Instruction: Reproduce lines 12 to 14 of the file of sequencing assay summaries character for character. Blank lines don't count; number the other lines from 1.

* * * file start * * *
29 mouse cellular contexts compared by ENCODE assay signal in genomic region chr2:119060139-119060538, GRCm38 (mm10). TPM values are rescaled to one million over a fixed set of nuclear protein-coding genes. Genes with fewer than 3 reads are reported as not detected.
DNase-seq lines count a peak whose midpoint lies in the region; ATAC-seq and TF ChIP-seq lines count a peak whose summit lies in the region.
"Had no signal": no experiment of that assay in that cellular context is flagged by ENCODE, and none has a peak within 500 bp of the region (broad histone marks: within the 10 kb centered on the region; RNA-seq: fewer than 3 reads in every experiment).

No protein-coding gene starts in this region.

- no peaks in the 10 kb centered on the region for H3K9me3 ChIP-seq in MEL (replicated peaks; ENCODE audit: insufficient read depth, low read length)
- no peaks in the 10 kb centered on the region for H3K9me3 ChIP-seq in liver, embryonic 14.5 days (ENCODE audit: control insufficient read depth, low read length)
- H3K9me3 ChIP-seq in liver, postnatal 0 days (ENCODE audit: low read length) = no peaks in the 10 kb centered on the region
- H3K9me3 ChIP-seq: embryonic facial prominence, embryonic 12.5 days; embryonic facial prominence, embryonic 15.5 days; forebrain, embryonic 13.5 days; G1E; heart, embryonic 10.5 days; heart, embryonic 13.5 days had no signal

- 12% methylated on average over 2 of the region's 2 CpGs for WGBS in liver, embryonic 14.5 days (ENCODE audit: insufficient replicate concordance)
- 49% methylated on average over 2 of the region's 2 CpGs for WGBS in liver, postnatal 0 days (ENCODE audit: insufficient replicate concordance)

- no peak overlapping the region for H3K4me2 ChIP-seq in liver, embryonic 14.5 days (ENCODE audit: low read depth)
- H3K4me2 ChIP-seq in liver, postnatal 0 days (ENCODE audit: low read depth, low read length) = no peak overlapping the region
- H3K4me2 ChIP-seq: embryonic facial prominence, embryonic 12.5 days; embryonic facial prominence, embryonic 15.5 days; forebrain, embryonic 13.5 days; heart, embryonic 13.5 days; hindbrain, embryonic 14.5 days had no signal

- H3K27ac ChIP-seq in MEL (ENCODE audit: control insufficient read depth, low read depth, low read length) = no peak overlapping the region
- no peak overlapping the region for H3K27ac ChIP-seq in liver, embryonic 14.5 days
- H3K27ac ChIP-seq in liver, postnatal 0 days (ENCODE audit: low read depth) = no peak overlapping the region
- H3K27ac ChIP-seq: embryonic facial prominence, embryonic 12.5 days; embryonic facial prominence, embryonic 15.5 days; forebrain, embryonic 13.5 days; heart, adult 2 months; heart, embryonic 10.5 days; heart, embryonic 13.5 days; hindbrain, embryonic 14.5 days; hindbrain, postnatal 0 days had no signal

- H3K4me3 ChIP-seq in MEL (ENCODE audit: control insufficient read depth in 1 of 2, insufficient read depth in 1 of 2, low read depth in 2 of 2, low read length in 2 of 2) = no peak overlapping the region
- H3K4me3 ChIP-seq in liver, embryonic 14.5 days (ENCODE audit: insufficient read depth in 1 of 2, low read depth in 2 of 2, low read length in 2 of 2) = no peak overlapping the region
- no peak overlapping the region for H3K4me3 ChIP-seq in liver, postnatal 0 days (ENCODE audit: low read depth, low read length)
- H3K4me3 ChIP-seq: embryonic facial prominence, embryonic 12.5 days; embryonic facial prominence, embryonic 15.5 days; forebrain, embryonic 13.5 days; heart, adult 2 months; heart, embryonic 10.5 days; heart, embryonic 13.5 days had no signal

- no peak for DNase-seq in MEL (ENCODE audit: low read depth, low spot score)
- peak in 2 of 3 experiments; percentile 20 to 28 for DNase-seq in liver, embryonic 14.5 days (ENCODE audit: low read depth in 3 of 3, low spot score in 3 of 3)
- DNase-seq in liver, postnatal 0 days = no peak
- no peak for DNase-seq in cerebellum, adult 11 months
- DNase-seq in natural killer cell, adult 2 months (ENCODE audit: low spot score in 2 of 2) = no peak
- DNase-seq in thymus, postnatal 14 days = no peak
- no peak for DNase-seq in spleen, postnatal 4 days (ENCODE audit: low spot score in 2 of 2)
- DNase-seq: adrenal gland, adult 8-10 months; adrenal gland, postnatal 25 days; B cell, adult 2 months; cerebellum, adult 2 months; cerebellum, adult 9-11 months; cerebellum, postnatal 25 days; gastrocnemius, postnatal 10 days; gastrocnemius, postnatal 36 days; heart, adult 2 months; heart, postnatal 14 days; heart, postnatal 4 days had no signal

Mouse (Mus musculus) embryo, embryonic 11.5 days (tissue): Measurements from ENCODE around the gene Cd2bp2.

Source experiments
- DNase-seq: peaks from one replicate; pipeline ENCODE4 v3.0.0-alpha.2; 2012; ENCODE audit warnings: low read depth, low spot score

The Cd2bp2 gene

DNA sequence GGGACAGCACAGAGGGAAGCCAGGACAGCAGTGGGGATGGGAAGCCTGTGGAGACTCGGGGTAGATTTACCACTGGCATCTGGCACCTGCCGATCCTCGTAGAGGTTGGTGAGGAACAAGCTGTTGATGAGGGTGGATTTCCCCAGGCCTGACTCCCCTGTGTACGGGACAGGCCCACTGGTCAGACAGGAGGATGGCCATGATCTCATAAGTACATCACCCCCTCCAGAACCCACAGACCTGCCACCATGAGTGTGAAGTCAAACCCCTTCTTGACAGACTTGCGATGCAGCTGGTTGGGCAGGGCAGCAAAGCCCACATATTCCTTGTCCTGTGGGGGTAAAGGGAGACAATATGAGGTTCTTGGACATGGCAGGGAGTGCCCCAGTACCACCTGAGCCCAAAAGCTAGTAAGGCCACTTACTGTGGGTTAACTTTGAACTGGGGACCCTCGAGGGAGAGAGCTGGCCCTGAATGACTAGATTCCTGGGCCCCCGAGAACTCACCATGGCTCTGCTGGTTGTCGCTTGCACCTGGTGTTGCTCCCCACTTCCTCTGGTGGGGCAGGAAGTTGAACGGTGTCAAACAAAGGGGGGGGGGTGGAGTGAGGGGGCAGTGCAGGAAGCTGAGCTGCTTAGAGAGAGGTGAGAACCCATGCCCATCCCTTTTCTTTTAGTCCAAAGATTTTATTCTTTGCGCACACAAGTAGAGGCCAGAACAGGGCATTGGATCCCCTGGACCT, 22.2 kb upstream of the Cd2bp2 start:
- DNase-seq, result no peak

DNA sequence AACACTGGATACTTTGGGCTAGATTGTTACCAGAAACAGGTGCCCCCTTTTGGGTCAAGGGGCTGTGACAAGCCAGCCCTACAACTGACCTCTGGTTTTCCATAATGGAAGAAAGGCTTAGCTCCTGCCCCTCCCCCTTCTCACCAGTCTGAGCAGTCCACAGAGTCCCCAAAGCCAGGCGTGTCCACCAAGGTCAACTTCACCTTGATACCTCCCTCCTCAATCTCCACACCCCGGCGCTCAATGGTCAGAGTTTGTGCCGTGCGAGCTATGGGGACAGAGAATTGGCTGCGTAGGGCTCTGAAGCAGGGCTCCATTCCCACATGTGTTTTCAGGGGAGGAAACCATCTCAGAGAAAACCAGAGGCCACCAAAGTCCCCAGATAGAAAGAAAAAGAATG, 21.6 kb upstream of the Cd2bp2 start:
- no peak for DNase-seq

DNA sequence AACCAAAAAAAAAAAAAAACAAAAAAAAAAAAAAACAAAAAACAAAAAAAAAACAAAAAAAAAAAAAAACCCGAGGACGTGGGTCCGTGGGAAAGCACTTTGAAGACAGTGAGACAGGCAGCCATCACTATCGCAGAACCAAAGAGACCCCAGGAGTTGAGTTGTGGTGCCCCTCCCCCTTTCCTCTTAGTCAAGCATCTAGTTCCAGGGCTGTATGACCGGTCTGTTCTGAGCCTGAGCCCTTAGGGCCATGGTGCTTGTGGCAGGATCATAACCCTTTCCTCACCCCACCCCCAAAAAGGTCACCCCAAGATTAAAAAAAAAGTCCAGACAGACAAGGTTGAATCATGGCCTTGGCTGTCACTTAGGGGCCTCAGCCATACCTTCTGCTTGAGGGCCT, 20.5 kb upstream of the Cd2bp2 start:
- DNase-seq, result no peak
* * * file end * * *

- H3K4me2 ChIP-seq in liver, postnatal 0 days (ENCODE audit: low read depth, low read length) = no peak overlapping the region
- H3K4me2 ChIP-seq: embryonic facial prominence, embryonic 12.5 days; embryonic facial prominence, embryonic 15.5 days; forebrain, embryonic 13.5 days; heart, embryonic 13.5 days; hindbrain, embryonic 14.5 days had no signal

- H3K27ac ChIP-seq in MEL (ENCODE audit: control insufficient read depth, low read depth, low read length) = no peak overlapping the region